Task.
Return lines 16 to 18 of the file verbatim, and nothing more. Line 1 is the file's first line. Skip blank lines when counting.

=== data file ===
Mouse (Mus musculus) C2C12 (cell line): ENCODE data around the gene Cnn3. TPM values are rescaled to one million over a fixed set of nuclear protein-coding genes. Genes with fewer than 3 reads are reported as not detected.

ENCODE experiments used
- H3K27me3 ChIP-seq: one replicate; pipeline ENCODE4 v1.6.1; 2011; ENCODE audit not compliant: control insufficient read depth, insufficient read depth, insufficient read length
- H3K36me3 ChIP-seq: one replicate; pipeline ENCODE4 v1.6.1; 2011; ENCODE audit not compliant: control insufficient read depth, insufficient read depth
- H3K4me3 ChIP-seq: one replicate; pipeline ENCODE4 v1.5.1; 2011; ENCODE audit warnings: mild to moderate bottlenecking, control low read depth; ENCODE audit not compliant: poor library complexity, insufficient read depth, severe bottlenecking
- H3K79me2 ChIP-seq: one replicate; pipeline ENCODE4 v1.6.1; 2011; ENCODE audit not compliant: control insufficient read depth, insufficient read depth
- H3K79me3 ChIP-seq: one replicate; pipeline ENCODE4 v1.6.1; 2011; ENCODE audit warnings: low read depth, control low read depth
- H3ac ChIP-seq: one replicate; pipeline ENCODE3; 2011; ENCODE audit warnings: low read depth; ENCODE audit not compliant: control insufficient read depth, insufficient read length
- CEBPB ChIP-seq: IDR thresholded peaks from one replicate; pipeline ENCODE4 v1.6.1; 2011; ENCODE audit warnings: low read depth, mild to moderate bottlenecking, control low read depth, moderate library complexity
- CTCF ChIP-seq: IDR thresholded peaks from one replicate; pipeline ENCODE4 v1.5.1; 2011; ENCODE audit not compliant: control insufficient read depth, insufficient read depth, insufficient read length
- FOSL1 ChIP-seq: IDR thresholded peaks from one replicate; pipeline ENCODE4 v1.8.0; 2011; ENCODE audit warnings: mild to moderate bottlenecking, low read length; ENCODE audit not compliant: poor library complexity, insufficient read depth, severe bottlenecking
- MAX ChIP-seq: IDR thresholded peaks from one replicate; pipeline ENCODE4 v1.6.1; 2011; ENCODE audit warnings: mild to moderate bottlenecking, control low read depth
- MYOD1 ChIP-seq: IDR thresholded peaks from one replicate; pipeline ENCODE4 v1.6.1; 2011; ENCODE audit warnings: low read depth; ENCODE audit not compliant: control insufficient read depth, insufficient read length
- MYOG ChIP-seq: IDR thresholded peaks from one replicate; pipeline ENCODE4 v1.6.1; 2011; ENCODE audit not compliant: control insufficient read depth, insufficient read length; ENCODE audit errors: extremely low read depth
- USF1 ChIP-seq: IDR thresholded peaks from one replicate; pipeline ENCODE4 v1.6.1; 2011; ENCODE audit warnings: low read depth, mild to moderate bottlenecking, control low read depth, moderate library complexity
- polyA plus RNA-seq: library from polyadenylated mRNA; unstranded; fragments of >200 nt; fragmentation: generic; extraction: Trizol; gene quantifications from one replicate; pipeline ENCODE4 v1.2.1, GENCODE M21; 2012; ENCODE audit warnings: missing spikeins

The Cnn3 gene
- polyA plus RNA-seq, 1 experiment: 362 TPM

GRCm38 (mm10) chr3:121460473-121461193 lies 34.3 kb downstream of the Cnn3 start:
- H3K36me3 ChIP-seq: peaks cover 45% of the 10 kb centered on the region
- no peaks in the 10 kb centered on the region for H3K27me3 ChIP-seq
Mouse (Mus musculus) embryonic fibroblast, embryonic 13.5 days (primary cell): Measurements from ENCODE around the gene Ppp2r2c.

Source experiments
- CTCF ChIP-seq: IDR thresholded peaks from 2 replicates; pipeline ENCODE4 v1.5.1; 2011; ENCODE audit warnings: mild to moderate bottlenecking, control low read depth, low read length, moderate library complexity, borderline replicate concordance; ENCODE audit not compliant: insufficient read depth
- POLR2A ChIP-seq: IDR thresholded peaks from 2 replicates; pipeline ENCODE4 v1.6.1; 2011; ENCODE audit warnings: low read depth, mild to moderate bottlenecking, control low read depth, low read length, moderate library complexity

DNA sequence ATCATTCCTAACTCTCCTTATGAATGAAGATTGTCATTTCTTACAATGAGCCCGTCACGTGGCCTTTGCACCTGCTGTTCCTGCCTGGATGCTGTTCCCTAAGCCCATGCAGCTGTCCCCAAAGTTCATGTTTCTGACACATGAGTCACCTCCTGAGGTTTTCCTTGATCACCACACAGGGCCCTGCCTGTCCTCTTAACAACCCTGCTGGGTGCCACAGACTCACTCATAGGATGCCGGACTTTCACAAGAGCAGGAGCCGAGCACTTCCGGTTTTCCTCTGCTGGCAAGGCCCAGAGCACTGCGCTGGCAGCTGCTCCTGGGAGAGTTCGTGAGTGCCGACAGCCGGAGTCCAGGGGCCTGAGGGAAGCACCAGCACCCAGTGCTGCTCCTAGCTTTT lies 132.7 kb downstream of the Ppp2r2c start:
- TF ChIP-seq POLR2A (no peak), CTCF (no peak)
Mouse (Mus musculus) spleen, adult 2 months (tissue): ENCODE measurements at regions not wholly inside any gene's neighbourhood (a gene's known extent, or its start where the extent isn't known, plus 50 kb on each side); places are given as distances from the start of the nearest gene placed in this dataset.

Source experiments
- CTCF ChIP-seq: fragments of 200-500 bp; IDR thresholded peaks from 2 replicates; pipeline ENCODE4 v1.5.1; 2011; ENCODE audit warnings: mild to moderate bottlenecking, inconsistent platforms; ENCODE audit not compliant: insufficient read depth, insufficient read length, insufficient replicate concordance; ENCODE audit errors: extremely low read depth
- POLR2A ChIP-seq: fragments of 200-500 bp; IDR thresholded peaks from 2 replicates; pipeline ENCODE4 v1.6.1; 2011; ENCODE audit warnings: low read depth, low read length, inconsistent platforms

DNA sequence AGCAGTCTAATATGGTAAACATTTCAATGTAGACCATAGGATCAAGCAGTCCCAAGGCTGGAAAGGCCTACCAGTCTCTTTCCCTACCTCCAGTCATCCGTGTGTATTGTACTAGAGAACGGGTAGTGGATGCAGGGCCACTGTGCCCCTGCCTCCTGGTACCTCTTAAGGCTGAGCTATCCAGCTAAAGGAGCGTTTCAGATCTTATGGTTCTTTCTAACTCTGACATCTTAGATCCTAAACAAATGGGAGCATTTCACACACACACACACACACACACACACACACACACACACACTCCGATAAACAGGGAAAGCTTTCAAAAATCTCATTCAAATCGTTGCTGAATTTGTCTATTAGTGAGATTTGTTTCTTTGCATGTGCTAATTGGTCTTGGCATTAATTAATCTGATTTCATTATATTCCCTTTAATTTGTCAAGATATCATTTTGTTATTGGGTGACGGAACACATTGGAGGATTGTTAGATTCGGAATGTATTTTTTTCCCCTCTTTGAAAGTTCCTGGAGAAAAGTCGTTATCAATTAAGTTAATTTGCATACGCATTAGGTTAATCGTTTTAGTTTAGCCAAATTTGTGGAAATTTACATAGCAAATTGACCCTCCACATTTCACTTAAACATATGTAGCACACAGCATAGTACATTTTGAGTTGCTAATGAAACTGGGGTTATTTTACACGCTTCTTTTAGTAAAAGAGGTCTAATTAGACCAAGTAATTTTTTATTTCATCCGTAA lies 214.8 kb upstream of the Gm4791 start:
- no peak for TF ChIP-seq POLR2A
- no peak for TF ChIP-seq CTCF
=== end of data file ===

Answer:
- polyA plus RNA-seq: library from polyadenylated mRNA; unstranded; fragments of >200 nt; fragmentation: generic; extraction: Trizol; gene quantifications from one replicate; pipeline ENCODE4 v1.2.1, GENCODE M21; 2012; ENCODE audit warnings: missing spikeins

The Cnn3 gene
- polyA plus RNA-seq, 1 experiment: 362 TPM